SINGAPORE: Indranee Rajah, Leader of the House, informed Parliament on Monday (5 February) that Parliament would await the conclusion of former transport minister S. Iswaran’s court case before determining the necessity of a Committee of Inquiry (COI).
This statement came in response to a query by Yip Hon Weng, PAP MP for Yio Chu Kang SMC regarding the potential need for a COI to further investigate and affirm the Government’s commitment to maintaining a corruption-free system.
Ms Indranee explained to the House that COIs are typically convened to examine incidents such as accidents resulting in death, serious injury, or significant property damage, as well as occurrences posing risks to public safety, health, or ministry management.
Previous COIs have investigated events like the 2018 SingHealth cyber attack and the 2019 death of Singapore actor Aloysius Pang during reservist duty.
Ms Indranee said: “The purpose of a COI is to investigate something with a view of finding out how it happened.”
“In this case, the CPIB has investigated the matter. Based on the investigations, the Attorney-General’s Chambers took the view that there is a basis for criminal charges to be brought against Mr Iswaran.
“Determination of criminal offences is a matter for the court, which is currently dealing with the case.”
Ms Indranee said Mr Iswaran was not suspended as an MP, and his MP allowance was not withheld during the investigation.
She was responding to a question by Mr Henry Kwek, PAP MP for Kebun Baru about the case.
On Monday, Ms Indranee emphasized the importance of providing due process to everyone accused of wrongdoing, including MPs.
She noted that in many parliamentary systems, such as the United Kingdom, there is no general practice of suspending a member under investigation.
Withholding an MP’s allowance during LOA would prejudge the issue, says Ms Indranee
Ms Indranee also highlighted distinctions between taking a leave of absence (LOA) and suspension.
She said LOA does not imply wrongdoing, as MPs can apply for it due to various reasons, such as illness or overseas travel.
In contrast, suspension functions as a sanction or penalty. Additionally, she clarified that Parliament does not decide if an MP is placed on LOA.
“The MP can apply for LOA on his or her own accord, or be required by the party to take LOA. Whether or not the party requires the MP to take LOA will depend on the circumstances of each case.”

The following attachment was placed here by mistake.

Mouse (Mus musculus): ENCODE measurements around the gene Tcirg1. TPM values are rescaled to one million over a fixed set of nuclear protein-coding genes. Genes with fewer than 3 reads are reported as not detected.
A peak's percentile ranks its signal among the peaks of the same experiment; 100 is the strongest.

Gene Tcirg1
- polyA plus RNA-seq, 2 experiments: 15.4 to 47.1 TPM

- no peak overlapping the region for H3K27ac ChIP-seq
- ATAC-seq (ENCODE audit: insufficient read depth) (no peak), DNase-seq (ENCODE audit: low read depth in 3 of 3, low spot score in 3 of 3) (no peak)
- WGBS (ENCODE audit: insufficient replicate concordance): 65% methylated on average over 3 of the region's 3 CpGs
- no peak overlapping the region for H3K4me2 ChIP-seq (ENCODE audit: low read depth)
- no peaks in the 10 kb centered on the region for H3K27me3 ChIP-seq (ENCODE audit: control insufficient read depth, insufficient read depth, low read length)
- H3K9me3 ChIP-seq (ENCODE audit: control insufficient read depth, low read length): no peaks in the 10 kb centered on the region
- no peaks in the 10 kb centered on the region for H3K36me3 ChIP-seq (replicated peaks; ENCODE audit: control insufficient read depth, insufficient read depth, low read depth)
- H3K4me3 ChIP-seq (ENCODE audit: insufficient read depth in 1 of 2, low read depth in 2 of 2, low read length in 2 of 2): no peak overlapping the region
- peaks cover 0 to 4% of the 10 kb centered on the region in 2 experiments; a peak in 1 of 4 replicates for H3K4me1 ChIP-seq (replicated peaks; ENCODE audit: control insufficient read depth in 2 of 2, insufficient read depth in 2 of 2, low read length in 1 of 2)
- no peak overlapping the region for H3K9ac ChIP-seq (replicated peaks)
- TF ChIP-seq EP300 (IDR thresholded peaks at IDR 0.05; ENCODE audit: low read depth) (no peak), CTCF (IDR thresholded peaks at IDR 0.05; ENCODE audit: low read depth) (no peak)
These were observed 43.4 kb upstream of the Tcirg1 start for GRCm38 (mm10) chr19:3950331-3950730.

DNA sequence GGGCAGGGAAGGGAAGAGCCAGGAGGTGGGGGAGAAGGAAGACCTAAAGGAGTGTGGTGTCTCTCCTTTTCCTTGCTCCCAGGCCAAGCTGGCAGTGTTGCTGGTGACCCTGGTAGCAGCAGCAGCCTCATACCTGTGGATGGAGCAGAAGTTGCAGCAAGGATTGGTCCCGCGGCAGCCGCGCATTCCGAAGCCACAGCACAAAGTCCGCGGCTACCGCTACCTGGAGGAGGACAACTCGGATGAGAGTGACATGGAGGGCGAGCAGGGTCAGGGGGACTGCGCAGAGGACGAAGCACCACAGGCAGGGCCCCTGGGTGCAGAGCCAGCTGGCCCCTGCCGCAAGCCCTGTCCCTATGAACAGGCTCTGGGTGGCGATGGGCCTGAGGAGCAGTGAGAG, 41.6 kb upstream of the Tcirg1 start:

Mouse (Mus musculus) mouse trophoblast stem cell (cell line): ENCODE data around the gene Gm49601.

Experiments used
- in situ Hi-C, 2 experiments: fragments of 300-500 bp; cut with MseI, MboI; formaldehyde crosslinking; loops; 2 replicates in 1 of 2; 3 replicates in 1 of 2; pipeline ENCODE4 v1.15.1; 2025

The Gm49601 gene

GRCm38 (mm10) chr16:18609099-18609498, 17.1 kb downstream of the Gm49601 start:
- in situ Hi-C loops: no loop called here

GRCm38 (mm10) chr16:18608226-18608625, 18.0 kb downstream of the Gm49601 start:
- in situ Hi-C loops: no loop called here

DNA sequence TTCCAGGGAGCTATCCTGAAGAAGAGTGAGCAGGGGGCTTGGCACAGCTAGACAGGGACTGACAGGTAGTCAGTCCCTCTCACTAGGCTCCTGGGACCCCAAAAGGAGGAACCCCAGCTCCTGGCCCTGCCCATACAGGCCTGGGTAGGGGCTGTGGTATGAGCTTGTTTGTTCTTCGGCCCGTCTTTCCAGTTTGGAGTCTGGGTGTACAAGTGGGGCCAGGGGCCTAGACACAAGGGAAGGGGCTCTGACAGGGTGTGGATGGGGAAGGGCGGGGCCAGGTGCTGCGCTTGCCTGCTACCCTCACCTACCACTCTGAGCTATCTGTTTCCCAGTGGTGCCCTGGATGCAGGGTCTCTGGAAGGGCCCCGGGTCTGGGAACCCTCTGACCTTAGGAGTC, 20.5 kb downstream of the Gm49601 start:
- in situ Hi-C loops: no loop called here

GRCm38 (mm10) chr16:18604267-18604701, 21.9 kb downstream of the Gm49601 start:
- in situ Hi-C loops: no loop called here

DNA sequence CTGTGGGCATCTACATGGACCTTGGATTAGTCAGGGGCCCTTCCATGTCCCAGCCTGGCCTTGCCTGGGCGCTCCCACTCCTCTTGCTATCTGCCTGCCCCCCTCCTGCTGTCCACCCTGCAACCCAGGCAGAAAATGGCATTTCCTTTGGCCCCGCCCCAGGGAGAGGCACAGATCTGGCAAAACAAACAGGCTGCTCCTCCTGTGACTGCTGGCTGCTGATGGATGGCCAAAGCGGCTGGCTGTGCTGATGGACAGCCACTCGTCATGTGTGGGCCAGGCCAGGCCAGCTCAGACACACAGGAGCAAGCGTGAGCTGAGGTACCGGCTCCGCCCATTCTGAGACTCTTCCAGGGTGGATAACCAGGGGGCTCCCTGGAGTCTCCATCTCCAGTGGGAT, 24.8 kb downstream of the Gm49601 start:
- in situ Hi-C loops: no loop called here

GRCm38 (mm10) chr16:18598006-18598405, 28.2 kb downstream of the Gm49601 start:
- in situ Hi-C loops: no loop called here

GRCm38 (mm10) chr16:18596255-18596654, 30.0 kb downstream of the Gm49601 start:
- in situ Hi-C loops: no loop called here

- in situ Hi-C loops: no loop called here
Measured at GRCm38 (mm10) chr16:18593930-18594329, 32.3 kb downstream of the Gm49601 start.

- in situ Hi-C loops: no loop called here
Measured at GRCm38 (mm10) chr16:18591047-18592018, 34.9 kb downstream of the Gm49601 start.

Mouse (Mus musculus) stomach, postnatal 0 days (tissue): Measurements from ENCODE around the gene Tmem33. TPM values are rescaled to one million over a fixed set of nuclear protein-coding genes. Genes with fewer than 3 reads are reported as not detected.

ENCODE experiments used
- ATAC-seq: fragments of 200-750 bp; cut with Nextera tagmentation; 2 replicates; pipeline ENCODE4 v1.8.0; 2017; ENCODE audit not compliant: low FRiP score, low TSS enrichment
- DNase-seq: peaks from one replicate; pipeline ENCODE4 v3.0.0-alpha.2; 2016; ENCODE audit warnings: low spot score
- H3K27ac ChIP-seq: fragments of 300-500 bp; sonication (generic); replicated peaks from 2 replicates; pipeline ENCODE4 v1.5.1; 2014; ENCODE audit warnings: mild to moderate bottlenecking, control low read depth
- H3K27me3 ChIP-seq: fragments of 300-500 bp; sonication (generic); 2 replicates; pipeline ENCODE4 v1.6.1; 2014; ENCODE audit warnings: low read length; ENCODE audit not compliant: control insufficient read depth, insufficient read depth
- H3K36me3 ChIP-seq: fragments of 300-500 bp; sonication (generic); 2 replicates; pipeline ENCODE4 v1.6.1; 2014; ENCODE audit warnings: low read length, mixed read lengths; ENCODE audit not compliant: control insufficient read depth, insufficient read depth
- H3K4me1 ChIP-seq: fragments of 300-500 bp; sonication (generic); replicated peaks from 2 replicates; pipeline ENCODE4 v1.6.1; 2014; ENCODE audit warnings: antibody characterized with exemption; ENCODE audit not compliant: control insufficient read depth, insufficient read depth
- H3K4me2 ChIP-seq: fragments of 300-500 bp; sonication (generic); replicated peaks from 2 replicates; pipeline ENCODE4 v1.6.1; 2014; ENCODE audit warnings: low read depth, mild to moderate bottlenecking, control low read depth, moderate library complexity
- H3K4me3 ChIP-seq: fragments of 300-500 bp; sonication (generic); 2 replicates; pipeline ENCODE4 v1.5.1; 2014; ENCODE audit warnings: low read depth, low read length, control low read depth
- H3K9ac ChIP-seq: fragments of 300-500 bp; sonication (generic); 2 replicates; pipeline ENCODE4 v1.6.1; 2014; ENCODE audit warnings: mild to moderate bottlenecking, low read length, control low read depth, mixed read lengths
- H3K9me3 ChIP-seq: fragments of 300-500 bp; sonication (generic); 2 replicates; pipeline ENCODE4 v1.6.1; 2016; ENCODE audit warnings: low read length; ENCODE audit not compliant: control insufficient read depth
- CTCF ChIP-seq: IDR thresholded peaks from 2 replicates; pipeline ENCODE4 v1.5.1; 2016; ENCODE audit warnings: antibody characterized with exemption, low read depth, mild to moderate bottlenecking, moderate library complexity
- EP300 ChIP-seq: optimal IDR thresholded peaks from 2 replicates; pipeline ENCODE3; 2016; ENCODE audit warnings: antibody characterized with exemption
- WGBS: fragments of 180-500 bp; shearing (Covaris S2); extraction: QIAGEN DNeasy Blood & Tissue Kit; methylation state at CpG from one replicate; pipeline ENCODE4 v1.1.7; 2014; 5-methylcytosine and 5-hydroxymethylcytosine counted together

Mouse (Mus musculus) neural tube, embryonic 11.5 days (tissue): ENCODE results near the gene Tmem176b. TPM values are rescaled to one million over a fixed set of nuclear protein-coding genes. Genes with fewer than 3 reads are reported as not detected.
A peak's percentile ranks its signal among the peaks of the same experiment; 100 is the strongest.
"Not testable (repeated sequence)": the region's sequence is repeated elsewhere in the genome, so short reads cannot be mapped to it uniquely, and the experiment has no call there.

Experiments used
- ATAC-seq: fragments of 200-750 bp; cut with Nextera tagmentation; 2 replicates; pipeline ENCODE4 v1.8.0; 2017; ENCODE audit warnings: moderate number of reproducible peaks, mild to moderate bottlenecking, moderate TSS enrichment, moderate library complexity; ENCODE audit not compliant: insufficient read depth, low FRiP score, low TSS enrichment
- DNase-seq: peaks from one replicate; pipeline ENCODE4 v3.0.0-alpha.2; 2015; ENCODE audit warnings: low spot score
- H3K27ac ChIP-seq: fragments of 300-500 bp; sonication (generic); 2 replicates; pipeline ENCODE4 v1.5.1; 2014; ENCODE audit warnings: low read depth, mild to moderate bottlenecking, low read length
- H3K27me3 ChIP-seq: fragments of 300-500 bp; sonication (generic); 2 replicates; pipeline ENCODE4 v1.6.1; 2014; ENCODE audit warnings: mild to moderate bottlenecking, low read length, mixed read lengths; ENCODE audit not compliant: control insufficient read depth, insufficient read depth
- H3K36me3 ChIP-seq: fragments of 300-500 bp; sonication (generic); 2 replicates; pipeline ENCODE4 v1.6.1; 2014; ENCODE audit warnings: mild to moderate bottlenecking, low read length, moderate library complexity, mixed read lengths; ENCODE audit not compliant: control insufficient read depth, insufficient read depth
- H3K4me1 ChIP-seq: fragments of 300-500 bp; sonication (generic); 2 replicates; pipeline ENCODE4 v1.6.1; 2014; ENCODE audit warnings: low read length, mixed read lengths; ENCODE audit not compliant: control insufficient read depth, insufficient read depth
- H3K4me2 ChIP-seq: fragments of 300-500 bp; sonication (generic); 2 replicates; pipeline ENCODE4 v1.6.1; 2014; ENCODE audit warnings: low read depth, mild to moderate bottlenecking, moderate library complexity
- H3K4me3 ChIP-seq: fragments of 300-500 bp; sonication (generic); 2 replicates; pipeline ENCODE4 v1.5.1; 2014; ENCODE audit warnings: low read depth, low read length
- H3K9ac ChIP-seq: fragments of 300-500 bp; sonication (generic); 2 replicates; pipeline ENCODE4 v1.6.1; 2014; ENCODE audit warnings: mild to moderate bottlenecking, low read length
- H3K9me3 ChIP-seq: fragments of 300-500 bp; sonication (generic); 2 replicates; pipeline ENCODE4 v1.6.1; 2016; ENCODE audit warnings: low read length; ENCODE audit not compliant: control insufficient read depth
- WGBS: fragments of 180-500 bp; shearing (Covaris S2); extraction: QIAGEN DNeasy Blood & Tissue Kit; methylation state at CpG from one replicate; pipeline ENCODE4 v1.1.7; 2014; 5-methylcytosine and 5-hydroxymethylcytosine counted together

Since LOA is not an indication of wrongdoing, Ms Indranee said it would not be correct to withhold an MP’s allowance while he or she is on LOA as that would be prejudging the issue.
She added: “If the MP is placed on LOA and is subsequently charged or convicted, it would be the party’s responsibility to ensure that the MP pays back the allowance received during the period, if that is the right thing to do in the circumstances.”
“Given that leave of absence is not an indication of wrongdoing or a sanction, it would not as a general rule, be correct to withhold the MP’s allowance while he or she is on LOA.”
“If the house were to withhold the MP’s pay pending the investigations or the outcome of the case, we would encounter the same problem that arises for suspension, ” she added.
Former PAP minister charged with 27 offences including corruption charges
In July 2023, S. Iswaran was arrested by the Corrupt Practices Investigation Bureau (CPIB) and subsequently released on bail.
Following his arrest, Prime Minister Lee Hsien Loong directed him to take a leave of absence until the CPIB’s investigations concluded.
On 18 January, Iswaran faced 27 charges, including two counts of corruption, 24 counts of obtaining items from individuals with whom he had business dealings as a public servant, and one charge of obstructing the course of justice.
These charges are related to the alleged acceptance of items, such as tickets to musicals and football matches, from billionaire hotelier Ong Beng Seng, with a total value exceeding S$380,000.
He is accused of obtaining items, such as tickets to musicals and football matches, from billionaire hotelier Ong Beng Seng. The value of the items in the 27 charges is worth more than $380,000.
Iswaran’s pre-trial conference is scheduled for 1 March.
Mr Iswaran also resigned as the Transport Minister, and Member of Parliament for West Coast GRC, and relinquished his membership in the People’s Action Party (PAP).
Maintaining his innocence, Iswaran, in a media statement on 18 January, expressed his commitment to returning his reduced monthly salary of S$8,500 and the MP allowance he had received since the commencement of investigations in July 2023.
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